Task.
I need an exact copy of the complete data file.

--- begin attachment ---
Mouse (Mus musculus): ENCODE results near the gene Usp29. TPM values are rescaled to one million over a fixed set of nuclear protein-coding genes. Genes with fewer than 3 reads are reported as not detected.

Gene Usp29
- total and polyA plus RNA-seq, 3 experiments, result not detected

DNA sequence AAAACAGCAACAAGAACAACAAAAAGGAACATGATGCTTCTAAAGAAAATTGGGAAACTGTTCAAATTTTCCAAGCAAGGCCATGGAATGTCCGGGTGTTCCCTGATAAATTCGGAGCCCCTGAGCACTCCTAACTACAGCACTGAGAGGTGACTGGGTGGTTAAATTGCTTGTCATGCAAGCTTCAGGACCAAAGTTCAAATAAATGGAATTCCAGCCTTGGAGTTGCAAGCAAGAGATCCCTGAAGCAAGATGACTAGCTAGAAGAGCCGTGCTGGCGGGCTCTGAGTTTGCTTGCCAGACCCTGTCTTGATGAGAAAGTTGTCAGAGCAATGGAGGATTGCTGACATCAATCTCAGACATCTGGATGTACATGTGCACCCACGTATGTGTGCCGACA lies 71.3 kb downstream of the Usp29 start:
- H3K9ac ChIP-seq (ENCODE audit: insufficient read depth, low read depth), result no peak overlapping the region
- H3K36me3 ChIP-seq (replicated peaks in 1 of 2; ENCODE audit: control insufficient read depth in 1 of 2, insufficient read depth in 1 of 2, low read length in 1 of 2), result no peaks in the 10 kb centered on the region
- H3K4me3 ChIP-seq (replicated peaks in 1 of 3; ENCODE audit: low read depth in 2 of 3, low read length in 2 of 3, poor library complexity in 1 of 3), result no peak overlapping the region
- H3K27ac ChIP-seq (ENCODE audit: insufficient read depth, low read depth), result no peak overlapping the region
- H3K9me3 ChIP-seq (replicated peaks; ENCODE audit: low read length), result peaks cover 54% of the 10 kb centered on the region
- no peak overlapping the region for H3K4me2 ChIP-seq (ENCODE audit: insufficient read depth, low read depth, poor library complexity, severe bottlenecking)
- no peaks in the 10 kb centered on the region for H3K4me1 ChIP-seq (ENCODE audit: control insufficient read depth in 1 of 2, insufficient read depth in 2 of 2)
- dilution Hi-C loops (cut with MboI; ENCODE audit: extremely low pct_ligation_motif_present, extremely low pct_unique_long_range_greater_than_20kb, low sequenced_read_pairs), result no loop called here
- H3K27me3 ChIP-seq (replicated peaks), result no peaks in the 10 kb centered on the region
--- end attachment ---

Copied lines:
Mouse (Mus musculus): ENCODE results near the gene Usp29. TPM values are rescaled to one million over a fixed set of nuclear protein-coding genes. Genes with fewer than 3 reads are reported as not detected.

Gene Usp29
- total and polyA plus RNA-seq, 3 experiments, result not detected

DNA sequence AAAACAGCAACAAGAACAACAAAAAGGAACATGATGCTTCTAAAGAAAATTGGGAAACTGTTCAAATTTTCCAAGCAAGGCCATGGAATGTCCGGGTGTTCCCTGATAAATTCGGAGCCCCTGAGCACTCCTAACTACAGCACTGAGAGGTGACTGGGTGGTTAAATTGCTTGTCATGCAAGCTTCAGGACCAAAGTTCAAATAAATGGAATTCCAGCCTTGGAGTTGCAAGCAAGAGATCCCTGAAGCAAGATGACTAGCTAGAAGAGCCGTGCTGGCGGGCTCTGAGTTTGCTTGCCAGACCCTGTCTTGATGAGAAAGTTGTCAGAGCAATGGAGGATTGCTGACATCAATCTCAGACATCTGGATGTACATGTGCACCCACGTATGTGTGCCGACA lies 71.3 kb downstream of the Usp29 start:
- H3K9ac ChIP-seq (ENCODE audit: insufficient read depth, low read depth), result no peak overlapping the region
- H3K36me3 ChIP-seq (replicated peaks in 1 of 2; ENCODE audit: control insufficient read depth in 1 of 2, insufficient read depth in 1 of 2, low read length in 1 of 2), result no peaks in the 10 kb centered on the region
- H3K4me3 ChIP-seq (replicated peaks in 1 of 3; ENCODE audit: low read depth in 2 of 3, low read length in 2 of 3, poor library complexity in 1 of 3), result no peak overlapping the region
- H3K27ac ChIP-seq (ENCODE audit: insufficient read depth, low read depth), result no peak overlapping the region
- H3K9me3 ChIP-seq (replicated peaks; ENCODE audit: low read length), result peaks cover 54% of the 10 kb centered on the region
- no peak overlapping the region for H3K4me2 ChIP-seq (ENCODE audit: insufficient read depth, low read depth, poor library complexity, severe bottlenecking)
- no peaks in the 10 kb centered on the region for H3K4me1 ChIP-seq (ENCODE audit: control insufficient read depth in 1 of 2, insufficient read depth in 2 of 2)
- dilution Hi-C loops (cut with MboI; ENCODE audit: extremely low pct_ligation_motif_present, extremely low pct_unique_long_range_greater_than_20kb, low sequenced_read_pairs), result no loop called here
- H3K27me3 ChIP-seq (replicated peaks), result no peaks in the 10 kb centered on the region